• Second category climbs: 10, 9, 8, 7, 6 and 5 points respectively for the 1st to the 6th rider to climb the mountain
  • Third category climbs and hills: 4, 3, 2 and 1 point, respectively for the 1st to the 4th rider to climb the hill
  • Fourth category climbs and hills: 3, 2, and 1 point, respectively for the 1st to the 3rd rider to climb the hill.

Criticism of the systemEdit

The system has had some criticism. Six-time winner Lucien Van Impe said in 2010 that the mountain jersey has been devalued, because it goes to cyclists who have no hope to win the general classification so are allowed to escape and gather points in breakaways. This tactic was started by cyclists such as Laurent Jalabert and Richard Virenque, but according to Van Impe, they were really able to climb.[13] The 2020–2022 winners also won the general classification.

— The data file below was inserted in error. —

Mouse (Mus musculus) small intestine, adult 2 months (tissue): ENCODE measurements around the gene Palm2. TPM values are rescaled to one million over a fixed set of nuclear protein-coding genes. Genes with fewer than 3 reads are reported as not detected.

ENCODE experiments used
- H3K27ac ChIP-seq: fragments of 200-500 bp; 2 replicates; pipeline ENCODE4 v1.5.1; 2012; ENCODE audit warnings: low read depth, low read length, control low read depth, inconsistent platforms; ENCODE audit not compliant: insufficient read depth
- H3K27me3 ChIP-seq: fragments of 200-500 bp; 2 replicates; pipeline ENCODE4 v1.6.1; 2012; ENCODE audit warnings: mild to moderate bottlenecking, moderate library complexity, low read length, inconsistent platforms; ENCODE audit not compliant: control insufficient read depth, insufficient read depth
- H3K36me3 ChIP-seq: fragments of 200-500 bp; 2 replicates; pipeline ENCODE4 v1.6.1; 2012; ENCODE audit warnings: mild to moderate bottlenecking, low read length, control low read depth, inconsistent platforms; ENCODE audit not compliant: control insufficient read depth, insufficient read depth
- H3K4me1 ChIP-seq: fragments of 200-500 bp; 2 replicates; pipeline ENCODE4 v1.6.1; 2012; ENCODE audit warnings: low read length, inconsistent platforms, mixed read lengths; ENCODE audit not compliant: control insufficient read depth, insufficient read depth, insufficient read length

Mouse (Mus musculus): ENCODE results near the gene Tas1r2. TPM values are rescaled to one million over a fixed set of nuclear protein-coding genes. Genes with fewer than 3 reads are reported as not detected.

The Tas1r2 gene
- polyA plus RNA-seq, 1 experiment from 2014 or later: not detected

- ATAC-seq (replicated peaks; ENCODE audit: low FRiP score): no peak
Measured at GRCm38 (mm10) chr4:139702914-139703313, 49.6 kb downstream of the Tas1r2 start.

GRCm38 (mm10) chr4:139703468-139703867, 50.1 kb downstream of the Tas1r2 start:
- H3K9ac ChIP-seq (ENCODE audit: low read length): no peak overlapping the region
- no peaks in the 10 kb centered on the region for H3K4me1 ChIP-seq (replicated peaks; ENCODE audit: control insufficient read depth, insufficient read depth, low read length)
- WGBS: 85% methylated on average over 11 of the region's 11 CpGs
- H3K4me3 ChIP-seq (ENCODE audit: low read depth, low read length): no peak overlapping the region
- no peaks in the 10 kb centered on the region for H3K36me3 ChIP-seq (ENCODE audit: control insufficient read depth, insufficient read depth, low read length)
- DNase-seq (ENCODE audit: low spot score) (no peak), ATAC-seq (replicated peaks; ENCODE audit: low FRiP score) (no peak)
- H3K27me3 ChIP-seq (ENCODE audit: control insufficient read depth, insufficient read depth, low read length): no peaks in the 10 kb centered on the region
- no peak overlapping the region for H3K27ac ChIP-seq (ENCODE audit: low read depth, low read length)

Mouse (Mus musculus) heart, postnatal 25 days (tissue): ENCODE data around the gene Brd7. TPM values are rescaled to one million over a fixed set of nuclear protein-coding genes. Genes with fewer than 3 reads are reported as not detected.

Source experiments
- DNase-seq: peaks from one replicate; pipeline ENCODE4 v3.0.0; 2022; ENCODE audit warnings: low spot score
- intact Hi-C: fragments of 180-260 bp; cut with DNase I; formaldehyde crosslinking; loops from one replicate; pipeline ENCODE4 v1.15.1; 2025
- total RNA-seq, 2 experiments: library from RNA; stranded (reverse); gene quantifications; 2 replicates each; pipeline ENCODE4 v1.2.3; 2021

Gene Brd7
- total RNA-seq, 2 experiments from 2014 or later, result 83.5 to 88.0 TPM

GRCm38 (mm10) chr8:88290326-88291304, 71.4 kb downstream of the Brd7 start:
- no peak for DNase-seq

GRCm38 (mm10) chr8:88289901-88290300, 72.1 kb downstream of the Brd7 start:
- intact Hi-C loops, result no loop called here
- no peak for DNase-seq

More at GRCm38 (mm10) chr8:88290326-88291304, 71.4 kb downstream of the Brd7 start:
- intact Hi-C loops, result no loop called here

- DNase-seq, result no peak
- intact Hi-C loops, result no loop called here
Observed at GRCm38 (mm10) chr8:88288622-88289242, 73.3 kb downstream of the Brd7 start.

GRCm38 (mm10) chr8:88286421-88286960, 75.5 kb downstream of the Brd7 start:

Meilleurs grimpeurs (top climbers)Edit

This list shows the cyclists who were chosen meilleur grimpeur by the newspaper L'Auto. Although L'Auto was organising the Tour de France, the meilleur grimpeur title was not given by the tour organisation, so it is unofficial. However, it is a direct predecessor of the later King of the Mountains title. [14][15]

Year Country Rider Team
1905   France René Pottier
1906   France René Pottier
1907   France Emile Georget
1908   France Gustave Garrigou
1909   Luxembourg François Faber
1910   France Octave Lapize
1911   France Paul Duboc
1912   Belgium Odiel Defraeye
1913   Belgium Philippe Thys